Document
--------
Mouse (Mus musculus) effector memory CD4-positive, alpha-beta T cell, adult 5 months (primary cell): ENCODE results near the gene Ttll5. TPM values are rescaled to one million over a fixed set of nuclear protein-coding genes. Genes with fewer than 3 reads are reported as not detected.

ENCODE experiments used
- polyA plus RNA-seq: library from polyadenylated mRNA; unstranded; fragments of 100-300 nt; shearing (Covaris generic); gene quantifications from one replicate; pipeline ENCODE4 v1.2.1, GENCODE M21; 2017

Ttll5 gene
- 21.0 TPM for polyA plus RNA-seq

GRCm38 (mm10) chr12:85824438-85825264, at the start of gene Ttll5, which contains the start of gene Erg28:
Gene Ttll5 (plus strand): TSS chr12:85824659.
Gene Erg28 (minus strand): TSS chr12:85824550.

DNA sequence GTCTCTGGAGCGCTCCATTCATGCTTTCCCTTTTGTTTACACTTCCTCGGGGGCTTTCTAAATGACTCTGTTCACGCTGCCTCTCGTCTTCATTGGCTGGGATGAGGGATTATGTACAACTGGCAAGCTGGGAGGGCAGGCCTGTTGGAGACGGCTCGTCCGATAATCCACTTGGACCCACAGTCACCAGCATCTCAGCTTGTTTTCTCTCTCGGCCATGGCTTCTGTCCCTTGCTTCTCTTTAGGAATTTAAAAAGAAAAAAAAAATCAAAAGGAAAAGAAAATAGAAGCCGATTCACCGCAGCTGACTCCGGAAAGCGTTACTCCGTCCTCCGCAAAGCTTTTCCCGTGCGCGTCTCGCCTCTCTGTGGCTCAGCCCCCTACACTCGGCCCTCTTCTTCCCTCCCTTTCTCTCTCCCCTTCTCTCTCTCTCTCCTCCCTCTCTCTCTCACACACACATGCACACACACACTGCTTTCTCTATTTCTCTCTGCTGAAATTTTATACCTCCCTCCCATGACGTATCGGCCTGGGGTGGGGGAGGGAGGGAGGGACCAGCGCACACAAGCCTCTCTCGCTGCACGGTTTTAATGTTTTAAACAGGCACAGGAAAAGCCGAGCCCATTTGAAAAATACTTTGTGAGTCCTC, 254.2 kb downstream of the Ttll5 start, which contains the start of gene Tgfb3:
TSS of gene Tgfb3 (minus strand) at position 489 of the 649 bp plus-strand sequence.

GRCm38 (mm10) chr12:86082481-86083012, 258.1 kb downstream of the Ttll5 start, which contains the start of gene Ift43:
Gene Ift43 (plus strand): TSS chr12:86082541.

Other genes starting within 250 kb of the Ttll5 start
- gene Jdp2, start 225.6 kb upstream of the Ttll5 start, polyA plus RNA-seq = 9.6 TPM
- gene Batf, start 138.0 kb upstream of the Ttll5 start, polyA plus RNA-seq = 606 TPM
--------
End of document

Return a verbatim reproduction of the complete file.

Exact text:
Mouse (Mus musculus) effector memory CD4-positive, alpha-beta T cell, adult 5 months (primary cell): ENCODE results near the gene Ttll5. TPM values are rescaled to one million over a fixed set of nuclear protein-coding genes. Genes with fewer than 3 reads are reported as not detected.

ENCODE experiments used
- polyA plus RNA-seq: library from polyadenylated mRNA; unstranded; fragments of 100-300 nt; shearing (Covaris generic); gene quantifications from one replicate; pipeline ENCODE4 v1.2.1, GENCODE M21; 2017

Ttll5 gene
- 21.0 TPM for polyA plus RNA-seq

GRCm38 (mm10) chr12:85824438-85825264, at the start of gene Ttll5, which contains the start of gene Erg28:
Gene Ttll5 (plus strand): TSS chr12:85824659.
Gene Erg28 (minus strand): TSS chr12:85824550.

DNA sequence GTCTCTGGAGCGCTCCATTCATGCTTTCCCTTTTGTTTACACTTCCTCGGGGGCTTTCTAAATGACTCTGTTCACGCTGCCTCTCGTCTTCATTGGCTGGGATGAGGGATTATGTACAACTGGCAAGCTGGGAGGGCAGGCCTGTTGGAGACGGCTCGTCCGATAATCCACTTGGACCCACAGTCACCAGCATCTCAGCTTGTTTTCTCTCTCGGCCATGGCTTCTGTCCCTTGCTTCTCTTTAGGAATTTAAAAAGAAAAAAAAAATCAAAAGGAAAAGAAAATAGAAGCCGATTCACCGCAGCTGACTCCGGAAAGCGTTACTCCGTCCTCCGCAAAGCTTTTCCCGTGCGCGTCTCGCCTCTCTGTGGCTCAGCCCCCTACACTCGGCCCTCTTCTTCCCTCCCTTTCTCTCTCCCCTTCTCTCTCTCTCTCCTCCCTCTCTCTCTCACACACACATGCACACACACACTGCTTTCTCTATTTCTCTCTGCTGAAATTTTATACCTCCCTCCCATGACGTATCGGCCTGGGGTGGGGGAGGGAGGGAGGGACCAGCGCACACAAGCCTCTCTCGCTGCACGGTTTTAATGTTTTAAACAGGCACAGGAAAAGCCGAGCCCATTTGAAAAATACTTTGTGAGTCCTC, 254.2 kb downstream of the Ttll5 start, which contains the start of gene Tgfb3:
TSS of gene Tgfb3 (minus strand) at position 489 of the 649 bp plus-strand sequence.

GRCm38 (mm10) chr12:86082481-86083012, 258.1 kb downstream of the Ttll5 start, which contains the start of gene Ift43:
Gene Ift43 (plus strand): TSS chr12:86082541.

Other genes starting within 250 kb of the Ttll5 start
- gene Jdp2, start 225.6 kb upstream of the Ttll5 start, polyA plus RNA-seq = 9.6 TPM
- gene Batf, start 138.0 kb upstream of the Ttll5 start, polyA plus RNA-seq = 606 TPM